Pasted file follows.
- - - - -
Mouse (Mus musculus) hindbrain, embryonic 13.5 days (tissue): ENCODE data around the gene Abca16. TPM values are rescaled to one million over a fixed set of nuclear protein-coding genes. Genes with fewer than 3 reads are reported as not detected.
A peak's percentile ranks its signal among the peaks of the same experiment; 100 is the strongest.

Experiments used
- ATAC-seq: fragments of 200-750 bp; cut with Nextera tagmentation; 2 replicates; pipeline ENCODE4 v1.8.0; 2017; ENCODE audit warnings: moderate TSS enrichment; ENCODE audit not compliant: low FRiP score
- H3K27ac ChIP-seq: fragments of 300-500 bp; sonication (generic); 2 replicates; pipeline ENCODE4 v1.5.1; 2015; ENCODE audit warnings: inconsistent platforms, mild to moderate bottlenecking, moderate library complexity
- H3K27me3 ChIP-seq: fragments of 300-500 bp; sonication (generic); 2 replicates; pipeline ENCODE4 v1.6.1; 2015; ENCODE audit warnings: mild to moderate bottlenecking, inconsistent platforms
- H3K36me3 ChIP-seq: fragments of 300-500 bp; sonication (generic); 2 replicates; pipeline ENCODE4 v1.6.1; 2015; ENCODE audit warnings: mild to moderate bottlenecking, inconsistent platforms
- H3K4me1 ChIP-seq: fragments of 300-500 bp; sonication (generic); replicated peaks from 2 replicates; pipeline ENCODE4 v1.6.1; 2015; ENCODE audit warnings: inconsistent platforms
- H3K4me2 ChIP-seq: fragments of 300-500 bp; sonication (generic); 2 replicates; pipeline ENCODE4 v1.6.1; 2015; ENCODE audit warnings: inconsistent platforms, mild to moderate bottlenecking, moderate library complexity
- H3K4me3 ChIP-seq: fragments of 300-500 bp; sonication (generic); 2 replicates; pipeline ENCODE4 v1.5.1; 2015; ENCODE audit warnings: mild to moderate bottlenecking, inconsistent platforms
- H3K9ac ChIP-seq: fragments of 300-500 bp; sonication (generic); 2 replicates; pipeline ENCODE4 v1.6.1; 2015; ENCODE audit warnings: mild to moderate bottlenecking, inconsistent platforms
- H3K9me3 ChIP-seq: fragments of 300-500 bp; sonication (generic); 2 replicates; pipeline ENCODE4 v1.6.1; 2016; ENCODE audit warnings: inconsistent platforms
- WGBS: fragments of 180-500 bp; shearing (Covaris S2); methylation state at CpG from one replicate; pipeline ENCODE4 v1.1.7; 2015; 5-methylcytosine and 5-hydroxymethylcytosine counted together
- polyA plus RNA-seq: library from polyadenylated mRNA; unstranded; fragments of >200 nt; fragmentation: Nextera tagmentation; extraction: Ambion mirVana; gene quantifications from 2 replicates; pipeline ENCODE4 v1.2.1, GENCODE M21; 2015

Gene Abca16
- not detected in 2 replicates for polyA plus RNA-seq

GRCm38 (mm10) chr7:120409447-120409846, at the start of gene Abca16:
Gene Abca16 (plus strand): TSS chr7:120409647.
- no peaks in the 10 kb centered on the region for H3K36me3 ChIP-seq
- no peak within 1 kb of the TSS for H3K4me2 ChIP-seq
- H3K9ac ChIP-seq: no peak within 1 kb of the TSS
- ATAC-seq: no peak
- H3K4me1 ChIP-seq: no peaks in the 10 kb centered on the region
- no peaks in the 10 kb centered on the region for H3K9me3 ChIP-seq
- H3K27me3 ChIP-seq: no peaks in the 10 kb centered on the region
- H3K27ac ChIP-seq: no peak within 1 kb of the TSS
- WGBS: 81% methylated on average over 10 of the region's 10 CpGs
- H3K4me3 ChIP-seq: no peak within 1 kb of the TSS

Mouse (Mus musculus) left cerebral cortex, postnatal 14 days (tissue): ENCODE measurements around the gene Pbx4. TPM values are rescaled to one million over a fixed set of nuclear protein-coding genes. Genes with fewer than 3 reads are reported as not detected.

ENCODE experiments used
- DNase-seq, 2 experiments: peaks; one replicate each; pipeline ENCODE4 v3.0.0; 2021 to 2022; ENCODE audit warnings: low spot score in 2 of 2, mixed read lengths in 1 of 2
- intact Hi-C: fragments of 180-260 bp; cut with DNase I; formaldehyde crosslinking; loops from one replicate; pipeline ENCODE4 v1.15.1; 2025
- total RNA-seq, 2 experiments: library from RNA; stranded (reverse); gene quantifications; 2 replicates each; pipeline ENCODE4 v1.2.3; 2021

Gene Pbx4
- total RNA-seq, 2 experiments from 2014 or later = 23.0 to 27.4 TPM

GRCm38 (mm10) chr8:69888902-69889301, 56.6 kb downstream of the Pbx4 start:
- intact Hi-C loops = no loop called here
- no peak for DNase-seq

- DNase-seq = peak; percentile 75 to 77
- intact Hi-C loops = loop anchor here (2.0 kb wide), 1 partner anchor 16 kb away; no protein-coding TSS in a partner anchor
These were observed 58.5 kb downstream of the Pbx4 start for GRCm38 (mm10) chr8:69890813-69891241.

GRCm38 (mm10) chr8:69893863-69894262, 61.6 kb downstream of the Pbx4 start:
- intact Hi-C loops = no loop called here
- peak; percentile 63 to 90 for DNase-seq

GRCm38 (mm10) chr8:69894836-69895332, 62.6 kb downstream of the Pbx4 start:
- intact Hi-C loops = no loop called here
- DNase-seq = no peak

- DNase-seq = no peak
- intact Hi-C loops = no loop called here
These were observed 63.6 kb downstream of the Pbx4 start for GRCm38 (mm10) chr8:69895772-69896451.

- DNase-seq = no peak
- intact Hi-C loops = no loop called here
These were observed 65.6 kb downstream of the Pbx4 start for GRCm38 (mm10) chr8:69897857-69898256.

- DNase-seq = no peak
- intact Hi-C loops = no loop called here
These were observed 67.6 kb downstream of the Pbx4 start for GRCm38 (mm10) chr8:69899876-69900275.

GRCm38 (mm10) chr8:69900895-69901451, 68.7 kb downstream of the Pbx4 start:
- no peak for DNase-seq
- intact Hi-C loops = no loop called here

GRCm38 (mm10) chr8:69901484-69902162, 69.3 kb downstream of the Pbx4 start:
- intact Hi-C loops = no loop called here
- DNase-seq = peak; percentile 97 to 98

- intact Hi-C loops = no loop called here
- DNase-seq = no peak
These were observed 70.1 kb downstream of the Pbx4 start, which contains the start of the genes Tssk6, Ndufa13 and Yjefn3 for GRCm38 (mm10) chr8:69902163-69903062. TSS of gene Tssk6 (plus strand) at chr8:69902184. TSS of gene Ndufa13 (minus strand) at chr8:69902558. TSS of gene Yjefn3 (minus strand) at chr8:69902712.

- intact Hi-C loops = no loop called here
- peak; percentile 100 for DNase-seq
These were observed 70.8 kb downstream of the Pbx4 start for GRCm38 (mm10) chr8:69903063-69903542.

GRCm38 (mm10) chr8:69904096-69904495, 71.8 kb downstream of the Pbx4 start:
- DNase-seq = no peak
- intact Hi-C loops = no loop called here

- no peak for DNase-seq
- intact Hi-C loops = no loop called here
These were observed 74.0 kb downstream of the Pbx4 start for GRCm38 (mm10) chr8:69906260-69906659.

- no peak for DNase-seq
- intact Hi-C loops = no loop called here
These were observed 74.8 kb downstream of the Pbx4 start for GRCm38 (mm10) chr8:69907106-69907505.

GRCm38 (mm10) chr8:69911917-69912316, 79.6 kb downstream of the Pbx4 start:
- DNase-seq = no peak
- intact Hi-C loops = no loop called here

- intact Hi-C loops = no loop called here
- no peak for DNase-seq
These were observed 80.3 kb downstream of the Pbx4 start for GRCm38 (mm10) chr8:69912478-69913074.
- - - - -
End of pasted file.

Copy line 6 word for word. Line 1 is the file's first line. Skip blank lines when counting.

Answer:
- H3K27me3 ChIP-seq: fragments of 300-500 bp; sonication (generic); 2 replicates; pipeline ENCODE4 v1.6.1; 2015; ENCODE audit warnings: mild to moderate bottlenecking, inconsistent platforms